PHEN Partners With Churches to Hold Sixth Annual Father’s Day Rally Against Prostate Cancer

The Sixth Annual Father's Day Rally Against Prostate Cancer will be held on Sunday June 15, 2014.
The Sixth Annual Father’s Day Rally Against Prostate Cancer will be held on Sunday June 15, 2014.

“Black America’s largest prostate cancer education and awareness event”

The Prostate Health Education Network (PHEN) expects to exceed last year’s reach of 1 million persons during the “Sixth Annual Father’s Day Rally Against Prostate Cancer” Sunday, June 15 held in partnership with churches nationwide. This is the largest and most visible prostate cancer education and awareness effort with a focus on Black America.

The Rally is held during the churches’ regular worship services where church leaders recognize prostate cancer survivors and family members who have lost loved ones to the disease and call them forward to join hands in prayer for healing and support. PHEN provides educational materials to distribute to the congregations of each church and continues providing online educational support beyond Father’s Day.

“The Annual Father’s Day Rally has proven to be a highly effective outreach initiative for African American families who are the ones suffering most from prostate cancer. We are committed to maximizing our reach and having an impact on saving lives and reducing suffering through this Rally,” says PHEN founder and President Thomas A. Farrington.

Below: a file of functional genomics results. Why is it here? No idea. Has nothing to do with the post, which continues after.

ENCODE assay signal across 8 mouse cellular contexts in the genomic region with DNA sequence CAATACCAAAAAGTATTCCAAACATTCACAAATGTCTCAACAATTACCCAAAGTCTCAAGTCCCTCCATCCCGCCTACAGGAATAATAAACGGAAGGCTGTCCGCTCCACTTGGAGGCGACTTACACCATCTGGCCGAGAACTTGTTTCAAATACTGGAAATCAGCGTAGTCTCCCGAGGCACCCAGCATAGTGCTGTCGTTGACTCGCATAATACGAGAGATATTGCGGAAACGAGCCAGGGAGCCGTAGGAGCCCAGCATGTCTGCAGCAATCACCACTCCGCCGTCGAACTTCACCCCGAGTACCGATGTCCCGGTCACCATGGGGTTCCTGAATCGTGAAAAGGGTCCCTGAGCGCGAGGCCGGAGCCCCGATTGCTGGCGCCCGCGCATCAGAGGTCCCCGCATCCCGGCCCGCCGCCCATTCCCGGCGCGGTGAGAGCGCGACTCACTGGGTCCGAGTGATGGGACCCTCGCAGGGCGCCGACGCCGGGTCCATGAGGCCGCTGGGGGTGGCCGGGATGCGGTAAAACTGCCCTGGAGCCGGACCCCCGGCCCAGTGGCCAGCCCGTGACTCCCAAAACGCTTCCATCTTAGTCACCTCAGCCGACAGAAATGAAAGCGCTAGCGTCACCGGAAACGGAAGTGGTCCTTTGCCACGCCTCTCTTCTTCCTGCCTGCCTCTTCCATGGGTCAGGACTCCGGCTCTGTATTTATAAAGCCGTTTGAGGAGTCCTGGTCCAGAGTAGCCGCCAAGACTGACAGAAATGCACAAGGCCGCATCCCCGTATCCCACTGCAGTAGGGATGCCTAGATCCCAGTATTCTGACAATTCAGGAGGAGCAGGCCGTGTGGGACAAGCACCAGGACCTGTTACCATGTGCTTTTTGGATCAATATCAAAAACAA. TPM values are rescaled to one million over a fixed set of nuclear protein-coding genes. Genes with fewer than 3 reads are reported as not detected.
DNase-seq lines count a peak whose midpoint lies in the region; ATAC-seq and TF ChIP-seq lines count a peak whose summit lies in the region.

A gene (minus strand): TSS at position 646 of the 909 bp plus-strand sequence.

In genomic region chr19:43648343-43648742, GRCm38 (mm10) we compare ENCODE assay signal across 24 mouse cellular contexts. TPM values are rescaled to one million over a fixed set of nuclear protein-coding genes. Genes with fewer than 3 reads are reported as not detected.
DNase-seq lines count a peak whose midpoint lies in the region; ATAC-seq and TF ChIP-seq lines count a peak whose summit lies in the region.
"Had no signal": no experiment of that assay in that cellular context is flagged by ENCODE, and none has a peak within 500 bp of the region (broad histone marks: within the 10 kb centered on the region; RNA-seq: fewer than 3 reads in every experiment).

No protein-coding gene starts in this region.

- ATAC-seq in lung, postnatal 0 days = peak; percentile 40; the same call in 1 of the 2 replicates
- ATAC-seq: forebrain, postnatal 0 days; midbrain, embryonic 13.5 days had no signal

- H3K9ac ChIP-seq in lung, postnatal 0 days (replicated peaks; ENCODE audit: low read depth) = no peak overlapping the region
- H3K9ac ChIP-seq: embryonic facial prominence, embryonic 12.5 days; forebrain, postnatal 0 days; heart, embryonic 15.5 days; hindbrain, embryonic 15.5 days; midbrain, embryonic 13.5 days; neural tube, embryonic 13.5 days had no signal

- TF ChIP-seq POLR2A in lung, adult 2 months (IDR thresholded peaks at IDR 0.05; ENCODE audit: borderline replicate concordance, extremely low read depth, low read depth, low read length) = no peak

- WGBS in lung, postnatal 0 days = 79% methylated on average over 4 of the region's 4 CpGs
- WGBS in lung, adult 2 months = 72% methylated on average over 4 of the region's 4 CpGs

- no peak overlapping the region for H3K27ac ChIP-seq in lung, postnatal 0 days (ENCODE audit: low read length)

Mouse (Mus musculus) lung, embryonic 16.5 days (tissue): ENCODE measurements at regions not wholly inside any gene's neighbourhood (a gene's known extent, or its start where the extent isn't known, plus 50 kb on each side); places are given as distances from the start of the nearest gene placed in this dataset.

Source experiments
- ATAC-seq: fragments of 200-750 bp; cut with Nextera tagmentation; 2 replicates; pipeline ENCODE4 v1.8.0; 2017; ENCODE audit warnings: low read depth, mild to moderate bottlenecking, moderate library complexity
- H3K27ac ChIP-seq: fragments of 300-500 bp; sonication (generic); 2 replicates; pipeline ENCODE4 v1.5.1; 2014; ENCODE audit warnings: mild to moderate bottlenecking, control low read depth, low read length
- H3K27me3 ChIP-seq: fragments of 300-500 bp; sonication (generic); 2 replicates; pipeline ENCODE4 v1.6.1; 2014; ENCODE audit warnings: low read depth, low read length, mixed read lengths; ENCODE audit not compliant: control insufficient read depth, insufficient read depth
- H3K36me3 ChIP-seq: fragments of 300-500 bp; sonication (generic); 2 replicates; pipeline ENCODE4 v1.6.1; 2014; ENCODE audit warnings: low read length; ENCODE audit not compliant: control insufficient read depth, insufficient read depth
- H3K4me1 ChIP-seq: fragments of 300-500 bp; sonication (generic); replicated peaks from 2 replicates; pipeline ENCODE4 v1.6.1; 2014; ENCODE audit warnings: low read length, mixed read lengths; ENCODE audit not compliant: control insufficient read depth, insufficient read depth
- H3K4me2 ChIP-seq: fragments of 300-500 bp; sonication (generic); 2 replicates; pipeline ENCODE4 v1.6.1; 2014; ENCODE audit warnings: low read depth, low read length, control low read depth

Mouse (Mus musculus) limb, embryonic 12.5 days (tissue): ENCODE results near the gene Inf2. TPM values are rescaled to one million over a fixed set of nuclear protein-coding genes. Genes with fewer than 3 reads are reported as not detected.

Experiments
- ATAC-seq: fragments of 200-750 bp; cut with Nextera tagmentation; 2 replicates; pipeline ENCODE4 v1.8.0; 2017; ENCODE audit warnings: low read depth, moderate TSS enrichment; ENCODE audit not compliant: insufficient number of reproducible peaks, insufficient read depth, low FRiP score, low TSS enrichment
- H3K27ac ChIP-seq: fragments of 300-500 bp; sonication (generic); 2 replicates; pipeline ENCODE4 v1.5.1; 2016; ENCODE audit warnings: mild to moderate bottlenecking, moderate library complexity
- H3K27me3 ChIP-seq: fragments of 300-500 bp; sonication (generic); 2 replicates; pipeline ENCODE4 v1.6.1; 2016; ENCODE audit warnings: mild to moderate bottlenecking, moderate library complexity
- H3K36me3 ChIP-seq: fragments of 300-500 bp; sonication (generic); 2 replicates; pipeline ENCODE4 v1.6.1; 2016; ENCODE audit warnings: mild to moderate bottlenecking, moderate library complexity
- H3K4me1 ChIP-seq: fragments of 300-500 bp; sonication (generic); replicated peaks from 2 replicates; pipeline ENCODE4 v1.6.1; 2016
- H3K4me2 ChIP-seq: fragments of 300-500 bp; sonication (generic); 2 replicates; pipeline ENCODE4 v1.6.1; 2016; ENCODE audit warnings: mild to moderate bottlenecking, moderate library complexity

The Father’s Day Rally breaks the silence amongst men and families who suffer or have suffered from the disease and opens the eyes of those who have no knowledge of the disease’s devastating impact in the black community.

Last year’s rally had a lasting impact at New Macedonia Missionary Baptist Church in Washington DC where prostate cancer survivors formed small groups after the church asked for prostate cancer survivors to stand during the rally, said Rev. Christopher Starghill, pastor of fellowship.

“As we went through the three [church] services, tears began to blow our minds because we just didn’t know [the disease’s impact] and men began to form connections,” Starghill said. “I was excited to have PHEN present in our worship service.”

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SOURCE: The Dallas Weekly

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